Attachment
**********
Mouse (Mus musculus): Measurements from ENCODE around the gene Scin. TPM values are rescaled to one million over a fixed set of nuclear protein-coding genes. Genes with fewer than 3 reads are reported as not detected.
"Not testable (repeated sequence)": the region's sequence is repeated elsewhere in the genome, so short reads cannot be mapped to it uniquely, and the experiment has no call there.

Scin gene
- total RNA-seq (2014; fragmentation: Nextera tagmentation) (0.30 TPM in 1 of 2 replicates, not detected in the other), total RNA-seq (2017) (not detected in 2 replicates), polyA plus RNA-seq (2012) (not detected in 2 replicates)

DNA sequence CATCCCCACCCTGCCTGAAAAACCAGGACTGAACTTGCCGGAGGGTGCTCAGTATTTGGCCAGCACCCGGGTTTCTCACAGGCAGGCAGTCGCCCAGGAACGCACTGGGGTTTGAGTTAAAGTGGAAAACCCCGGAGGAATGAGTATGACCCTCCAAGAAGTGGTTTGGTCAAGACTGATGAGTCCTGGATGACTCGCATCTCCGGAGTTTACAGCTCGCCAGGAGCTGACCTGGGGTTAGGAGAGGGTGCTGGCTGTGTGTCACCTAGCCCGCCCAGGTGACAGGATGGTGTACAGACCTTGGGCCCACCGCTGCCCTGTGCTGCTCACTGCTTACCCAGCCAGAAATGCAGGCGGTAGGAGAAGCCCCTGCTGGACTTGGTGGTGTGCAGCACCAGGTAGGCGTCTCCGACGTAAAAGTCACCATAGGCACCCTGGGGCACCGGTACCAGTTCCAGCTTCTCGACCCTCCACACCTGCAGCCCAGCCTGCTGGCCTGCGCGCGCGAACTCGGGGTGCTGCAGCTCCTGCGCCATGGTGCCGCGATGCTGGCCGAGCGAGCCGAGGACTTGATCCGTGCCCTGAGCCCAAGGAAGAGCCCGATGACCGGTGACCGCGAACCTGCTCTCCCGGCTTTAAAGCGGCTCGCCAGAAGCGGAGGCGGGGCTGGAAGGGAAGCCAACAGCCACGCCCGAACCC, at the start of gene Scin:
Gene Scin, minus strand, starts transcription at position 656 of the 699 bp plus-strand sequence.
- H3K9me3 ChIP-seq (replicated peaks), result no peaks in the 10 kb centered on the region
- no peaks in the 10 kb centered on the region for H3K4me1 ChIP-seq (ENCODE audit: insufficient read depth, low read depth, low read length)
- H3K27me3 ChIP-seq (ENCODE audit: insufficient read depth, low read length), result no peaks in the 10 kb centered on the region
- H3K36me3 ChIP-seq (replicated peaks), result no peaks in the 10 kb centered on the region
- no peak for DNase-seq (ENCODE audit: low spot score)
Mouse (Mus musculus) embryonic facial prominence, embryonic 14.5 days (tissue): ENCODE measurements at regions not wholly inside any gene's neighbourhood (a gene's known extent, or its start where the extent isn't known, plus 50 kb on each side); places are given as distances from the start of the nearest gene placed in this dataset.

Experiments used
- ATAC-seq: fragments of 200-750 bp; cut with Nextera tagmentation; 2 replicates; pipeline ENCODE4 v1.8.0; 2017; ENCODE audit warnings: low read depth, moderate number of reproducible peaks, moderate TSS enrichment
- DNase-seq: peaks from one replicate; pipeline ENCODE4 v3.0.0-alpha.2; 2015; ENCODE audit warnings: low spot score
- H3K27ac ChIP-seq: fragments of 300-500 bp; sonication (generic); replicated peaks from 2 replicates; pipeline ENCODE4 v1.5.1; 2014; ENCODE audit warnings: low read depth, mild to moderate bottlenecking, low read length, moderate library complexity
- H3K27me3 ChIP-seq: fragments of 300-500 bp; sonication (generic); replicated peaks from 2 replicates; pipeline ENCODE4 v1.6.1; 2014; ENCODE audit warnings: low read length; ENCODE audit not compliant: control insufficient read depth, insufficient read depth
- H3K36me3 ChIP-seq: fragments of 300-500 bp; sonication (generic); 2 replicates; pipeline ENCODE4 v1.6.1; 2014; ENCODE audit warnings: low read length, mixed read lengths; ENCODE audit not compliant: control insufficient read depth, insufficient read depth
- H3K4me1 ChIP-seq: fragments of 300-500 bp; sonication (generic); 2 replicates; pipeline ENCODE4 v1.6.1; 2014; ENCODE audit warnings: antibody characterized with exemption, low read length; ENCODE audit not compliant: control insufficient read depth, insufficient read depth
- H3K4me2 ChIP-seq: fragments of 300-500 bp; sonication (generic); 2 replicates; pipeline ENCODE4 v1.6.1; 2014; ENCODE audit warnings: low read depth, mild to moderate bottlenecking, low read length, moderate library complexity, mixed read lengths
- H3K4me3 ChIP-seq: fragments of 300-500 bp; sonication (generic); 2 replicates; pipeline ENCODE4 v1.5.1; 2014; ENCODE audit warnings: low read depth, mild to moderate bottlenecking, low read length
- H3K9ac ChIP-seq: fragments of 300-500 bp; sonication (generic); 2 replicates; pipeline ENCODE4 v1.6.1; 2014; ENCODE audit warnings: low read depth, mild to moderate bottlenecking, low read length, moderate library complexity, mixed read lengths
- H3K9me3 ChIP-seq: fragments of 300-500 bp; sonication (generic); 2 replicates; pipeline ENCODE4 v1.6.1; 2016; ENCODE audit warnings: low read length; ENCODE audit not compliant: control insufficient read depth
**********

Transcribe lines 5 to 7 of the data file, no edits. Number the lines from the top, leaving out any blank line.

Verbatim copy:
DNA sequence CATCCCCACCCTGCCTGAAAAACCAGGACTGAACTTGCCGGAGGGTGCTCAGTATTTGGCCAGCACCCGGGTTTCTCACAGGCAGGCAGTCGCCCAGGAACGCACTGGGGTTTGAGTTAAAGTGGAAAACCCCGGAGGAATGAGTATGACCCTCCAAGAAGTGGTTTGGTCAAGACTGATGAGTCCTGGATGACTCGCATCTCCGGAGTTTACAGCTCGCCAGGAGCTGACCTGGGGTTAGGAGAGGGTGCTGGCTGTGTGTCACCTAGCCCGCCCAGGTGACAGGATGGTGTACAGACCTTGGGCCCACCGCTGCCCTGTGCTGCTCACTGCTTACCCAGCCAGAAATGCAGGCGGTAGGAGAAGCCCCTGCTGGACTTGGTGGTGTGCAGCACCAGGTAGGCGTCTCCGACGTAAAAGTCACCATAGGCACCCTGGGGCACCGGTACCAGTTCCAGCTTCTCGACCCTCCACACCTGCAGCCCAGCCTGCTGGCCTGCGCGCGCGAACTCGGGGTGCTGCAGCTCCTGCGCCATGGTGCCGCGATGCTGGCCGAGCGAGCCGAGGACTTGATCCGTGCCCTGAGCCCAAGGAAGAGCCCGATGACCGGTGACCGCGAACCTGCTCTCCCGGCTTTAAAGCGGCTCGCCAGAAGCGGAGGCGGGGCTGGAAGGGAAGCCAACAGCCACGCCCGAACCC, at the start of gene Scin:
Gene Scin, minus strand, starts transcription at position 656 of the 699 bp plus-strand sequence.
- H3K9me3 ChIP-seq (replicated peaks), result no peaks in the 10 kb centered on the region